Dear GrantDoctor,I am a 34-year-old single mother of two teenage boys. I am enrolled in a medical transcription program at VT Tech. College. I work part-time to pay the bills. My support unit (my boyfriend) just ended our relationship of 7 years. Without his financial help, I fear I may not be able to attend this training program. The education is free as long as I work for the company that sponsors this program. I am looking for possible grants to assist me financially while I attend school.Help?-- Bonnie
I think your best bet would be to get in touch with the Association for Women in Science (AWIS), an organization committed to helping women continue professional studies.
Although the AWIS grants may not apply to you, their Web site is chock full of other resources, such as fellowships administered by the American Society for Microbiology. And if there is an AWIS office near you--they are often close to university campuses--it would be well worth your while to make an appointment to meet with an AWIS officer to describe your funding needs.
Also be sure to visit the financial aid office of your college, as well as the presidents of local public service groups like the Rotary and Lion's clubs. Scholarship money is often hiding in unexpected places--just waiting to be discovered by a worthy recipient. And don't forget to ask your employer: If the company you work for is already supporting your training, it may also be able to offer financial assistance that goes beyond paid tuition.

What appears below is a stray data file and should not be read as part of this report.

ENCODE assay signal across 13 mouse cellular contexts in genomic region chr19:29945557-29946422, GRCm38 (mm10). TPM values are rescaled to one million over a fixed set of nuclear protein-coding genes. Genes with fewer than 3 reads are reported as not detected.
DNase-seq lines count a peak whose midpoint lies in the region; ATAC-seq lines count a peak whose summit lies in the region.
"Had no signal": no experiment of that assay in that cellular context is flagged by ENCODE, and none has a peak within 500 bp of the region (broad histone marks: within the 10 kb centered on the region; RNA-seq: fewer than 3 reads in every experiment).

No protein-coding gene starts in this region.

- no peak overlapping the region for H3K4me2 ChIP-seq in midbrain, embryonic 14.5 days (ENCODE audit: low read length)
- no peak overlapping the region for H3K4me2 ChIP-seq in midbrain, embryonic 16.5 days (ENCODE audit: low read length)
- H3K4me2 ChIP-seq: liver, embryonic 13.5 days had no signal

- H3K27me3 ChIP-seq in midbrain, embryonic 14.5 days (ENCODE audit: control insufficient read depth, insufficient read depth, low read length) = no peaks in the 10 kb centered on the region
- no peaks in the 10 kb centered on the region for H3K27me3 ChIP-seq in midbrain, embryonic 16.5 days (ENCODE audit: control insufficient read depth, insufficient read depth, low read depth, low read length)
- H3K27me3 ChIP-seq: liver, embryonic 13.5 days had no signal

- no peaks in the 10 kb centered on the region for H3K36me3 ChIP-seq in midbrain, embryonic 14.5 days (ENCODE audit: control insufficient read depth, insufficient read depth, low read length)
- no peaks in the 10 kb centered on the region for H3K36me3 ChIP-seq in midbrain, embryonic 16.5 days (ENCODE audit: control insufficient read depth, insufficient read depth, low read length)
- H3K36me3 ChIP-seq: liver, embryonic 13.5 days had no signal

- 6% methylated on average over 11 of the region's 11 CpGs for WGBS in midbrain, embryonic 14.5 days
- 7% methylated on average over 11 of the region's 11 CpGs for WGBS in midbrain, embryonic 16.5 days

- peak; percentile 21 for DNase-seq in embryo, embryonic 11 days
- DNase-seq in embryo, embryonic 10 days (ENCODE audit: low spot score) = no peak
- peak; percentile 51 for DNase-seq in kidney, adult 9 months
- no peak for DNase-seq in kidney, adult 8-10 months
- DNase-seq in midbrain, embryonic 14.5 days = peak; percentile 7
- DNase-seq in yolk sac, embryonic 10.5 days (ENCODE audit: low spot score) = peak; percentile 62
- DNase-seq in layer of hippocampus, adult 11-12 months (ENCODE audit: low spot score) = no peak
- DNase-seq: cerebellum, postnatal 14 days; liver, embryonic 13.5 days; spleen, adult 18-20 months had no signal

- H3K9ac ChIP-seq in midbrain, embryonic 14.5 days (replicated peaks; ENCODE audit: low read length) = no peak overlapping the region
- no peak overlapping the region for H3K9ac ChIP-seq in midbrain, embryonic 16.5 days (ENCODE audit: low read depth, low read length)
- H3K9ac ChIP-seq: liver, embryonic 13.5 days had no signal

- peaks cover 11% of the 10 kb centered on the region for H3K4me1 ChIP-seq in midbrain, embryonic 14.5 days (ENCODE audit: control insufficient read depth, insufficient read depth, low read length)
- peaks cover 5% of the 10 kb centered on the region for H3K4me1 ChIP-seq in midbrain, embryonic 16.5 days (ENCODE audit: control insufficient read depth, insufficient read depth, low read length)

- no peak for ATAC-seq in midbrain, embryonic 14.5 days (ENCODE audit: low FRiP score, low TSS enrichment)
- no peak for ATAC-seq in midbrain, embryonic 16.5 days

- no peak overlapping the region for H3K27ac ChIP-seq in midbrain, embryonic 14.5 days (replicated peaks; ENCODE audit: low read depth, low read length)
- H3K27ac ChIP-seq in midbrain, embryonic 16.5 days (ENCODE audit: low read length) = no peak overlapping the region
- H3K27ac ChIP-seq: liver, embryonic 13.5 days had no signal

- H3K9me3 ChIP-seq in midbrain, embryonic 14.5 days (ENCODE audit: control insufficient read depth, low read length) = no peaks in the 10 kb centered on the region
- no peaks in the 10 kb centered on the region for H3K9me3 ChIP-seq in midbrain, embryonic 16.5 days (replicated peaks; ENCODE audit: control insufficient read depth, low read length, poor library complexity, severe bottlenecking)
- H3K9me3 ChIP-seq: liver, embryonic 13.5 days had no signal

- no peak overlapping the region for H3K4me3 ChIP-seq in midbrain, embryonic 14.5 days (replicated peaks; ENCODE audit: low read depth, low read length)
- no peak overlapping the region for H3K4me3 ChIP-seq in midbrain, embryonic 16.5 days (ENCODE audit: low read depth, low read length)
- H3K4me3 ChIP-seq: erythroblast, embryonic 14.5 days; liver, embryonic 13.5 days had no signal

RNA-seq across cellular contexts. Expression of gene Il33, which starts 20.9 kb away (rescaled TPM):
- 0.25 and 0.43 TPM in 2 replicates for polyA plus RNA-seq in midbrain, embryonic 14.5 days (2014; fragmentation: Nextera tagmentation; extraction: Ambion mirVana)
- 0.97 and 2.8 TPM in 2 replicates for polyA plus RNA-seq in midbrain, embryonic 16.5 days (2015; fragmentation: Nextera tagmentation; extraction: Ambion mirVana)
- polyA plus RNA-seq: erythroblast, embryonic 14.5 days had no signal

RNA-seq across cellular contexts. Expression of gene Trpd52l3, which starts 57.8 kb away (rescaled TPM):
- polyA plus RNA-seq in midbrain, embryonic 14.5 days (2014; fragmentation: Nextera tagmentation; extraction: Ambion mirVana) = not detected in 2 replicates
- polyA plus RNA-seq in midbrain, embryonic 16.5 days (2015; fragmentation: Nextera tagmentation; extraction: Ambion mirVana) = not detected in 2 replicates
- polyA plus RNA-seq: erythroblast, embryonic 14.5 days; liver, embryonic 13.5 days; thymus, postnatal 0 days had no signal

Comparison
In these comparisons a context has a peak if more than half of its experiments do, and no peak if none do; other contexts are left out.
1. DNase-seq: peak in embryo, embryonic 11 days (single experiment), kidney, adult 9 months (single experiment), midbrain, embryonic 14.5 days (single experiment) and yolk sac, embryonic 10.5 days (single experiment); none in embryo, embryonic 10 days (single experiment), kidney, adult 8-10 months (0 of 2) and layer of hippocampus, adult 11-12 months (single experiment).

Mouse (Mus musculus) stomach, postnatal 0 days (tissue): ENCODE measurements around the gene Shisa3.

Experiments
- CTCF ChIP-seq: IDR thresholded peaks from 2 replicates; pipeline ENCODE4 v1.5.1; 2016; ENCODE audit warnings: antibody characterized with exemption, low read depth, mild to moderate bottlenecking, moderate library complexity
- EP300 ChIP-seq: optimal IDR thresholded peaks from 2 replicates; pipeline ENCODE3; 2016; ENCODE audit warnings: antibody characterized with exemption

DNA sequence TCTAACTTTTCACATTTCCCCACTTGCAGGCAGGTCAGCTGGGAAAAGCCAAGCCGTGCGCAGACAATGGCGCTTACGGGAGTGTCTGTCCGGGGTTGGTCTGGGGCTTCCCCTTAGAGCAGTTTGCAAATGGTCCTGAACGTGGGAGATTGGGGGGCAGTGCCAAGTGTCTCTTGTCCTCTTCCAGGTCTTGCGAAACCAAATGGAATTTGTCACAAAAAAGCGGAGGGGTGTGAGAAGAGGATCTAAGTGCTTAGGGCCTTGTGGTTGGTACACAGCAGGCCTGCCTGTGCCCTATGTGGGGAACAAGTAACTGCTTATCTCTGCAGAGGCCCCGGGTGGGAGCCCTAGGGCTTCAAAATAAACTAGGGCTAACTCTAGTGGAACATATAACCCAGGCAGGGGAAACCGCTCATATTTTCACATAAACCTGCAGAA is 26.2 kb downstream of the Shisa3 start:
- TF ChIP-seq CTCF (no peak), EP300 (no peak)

Best of luck,
-- The GrantDoctor
A good place to start would be with the National Science Foundation's Research Experience for Undergraduates (REU) program. Although you've missed the 15 September deadline for submission of a full proposal, there is an REU Supplement request that can be added to an existing NSF grant--this part of the program has variable deadlines. Ask your hosts if they have current NSF funding and whether they would be willing to apply for supplemental support to bankroll your travel and living expenses. Given that it is already spring, you are going to need to move quickly to find summer funding. So if you can't reach your hosts, their institution's research office will be able to give you the names of current NSF grant holders. On the REU Web site you will find phone numbers for the program officers, and it would be worth a call to ask about this program and others relevant to undergraduate research.
Your letter doesn't say what your research field will be, so I recommend a visit to Next Wave's sister site, GrantsNet, where, using the undergraduate database, you can search for funding by discipline, type of support, and deadline month. The latter is critical--summer is just around the bend. If your internship requires travel abroad, the Council on International Educational Exchange may be able to help you out. Visit their Web site for information on the countries to which they will support travel .
As always, be sure to visit your college financial aid office and career center--their files may lead you to a local funding source tailored to your needs. And, if you're hoping to travel to another lab to carry out research, be sure to have your host check into their institution's offerings in terms of paying expenses of guest researchers--there are often department discretionary funds that can be used for this purpose.
Enjoy your summer research,
-- The GrantDoctor
Due to the high volume of questions received, The GrantDoctor cannot answer all queries on an individual basis. Look for an answer to your question published in this column soon! Thank you!